Over the past 18 months, we’ve all been preoccupied with the ongoing Covid-19 pandemic and the suggestions that other seasonal viruses such as Flu have seemingly disappeared. But how accurate is that? As normality resumes, largely thanks to a successful vaccination programme, we’re thankfully seeing Covid becoming less prevalent within the population. Many scientists and doctors are now looking ahead and trying to determine what to expect in the upcoming flu season. There’s currently a lot of uncertainty about what exactly this will look like and what precautions should be taken, particularly within the workplace.
What was last year’s flu season like?
Last flu season was very unusual, with virtually no cases of flu being reported in the UK, as well as many other countries worldwide. There were minimal hospitalisations and almost no deaths – a statistic which hasn’t really been seen for over a hundred years.
How did the Coronavirus pandemic impact the spread of influenza?
The lack of flu cases could be attributed to a number of different theories. Our Medical Director, Dr Richard Dawood suggests that “social distancing and workplace hygiene precaution have undoubtedly had a big impact on flu and reducing the risks”, along with many people working from home or on furlough and therefore not mixing in the workplace. This opinion is shared by many other experts too and it makes sense. While others have speculated that coronavirus could have outcompeted the flu virus in terms of transmissibility. It is likely to be a combination of things but as the world reopens, even just slightly, and with cases of coronavirus declining in the UK, we may experience a very different flu season this year.
What will the next flu season look like?
There has been debate amongst experts as to what the upcoming flu season will look like. Has the flu been eradicated for good? Or will it return worse than before? Because there were so few cases of flu last year, the level of immunity within the population will be considerably less than in previous years, meaning more people will be susceptible to the virus. This is likely to be a particularly big issue for the workplace, especially if social distancing measures are removed and offices return to working at usual capacity. The flu virus will likely spread among colleagues quite easily. Additionally, the lack of flu cases last year also means that it will be difficult to predict which strain of flu will be dominant this year – information that is usually used to determine the flu vaccine. Dr Dawood has suggested that the fact there was so little flu last year “has created a large susceptible population, raising concerns that flu could come back with a vengeance”.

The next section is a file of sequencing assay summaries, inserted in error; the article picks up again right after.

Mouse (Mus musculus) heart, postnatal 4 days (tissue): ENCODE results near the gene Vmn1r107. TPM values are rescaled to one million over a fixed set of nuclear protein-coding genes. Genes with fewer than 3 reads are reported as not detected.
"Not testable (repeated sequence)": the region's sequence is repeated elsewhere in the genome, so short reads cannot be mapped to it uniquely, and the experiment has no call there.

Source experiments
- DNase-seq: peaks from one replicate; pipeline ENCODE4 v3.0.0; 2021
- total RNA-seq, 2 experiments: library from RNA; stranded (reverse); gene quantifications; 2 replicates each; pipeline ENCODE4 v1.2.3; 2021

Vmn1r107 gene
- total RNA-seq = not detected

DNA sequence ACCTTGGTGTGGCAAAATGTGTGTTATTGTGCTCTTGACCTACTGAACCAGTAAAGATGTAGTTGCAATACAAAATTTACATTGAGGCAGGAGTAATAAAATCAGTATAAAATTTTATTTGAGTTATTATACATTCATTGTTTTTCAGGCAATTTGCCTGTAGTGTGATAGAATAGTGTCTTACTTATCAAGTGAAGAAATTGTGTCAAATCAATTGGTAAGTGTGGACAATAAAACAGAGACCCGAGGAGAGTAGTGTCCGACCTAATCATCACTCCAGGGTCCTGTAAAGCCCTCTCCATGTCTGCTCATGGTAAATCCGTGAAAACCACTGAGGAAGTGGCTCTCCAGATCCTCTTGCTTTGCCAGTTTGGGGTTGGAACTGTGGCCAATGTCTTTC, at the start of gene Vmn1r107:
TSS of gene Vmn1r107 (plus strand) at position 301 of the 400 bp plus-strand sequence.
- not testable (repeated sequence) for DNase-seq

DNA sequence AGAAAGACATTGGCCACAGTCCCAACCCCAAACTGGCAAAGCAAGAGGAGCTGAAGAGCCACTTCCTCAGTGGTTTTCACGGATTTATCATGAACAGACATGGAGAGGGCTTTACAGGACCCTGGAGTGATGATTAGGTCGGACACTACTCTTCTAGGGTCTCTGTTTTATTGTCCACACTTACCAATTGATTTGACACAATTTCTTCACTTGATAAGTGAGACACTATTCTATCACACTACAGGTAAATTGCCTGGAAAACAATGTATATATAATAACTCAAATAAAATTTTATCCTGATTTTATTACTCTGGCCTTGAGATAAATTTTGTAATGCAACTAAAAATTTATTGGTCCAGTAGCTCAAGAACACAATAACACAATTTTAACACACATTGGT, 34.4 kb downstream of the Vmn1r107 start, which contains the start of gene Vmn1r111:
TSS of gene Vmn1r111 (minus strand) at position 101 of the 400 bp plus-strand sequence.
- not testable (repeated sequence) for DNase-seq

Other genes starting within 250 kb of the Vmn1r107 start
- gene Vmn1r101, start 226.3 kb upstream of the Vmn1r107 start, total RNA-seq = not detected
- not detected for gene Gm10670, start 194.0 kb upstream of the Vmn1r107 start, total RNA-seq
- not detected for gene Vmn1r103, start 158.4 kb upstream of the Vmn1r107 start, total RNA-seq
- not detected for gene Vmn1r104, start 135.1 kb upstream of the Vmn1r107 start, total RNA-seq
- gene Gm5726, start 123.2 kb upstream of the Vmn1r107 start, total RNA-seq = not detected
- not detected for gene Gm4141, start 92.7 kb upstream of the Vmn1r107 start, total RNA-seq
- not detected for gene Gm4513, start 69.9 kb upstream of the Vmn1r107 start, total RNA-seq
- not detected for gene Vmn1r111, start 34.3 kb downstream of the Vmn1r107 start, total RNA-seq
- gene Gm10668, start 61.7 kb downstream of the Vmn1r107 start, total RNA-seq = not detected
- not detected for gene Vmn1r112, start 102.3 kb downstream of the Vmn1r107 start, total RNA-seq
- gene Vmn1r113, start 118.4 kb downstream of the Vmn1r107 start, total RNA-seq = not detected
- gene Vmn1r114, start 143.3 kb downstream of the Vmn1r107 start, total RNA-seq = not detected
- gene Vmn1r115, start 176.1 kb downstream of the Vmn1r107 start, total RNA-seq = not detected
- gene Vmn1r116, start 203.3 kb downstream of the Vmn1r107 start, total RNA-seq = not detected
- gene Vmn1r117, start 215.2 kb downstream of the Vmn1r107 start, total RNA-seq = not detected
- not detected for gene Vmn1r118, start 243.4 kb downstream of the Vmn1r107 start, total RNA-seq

What does that mean for workplace flu vaccinations?
The possibility of a rife upcoming flu season places greater importance on workplace flu vaccination programmes, now more so than ever. Workplaces especially are likely to be breeding grounds for flu, with many people from different households in close proximity daily. The best preventative measure is a flu jab. Ensuring workplaces get vaccinated will be of the utmost importance. Even pre-pandemic, millions of pounds were lost every year due to absences due to flu and with so many disruptions to the workplace already over the past 18 months, it is more important than ever to protect the workforce against flu. Dr Dawood points out the similarities between flu and covid could again cause confusion, stating, “there is also the fact that flu symptoms can be very similar to those of Covid-19, with potential to cause considerable confusion and disruption if an outbreak occurs”. While we cannot know yet for certain, there is a lot of evidence to point to the strong possibility of a particularly bad flu season. In this case, it’s best to be prepared and getting ahead with workplace vaccinations, along with hygiene and masks wearing practises (if necessary) will be the best form of preparation.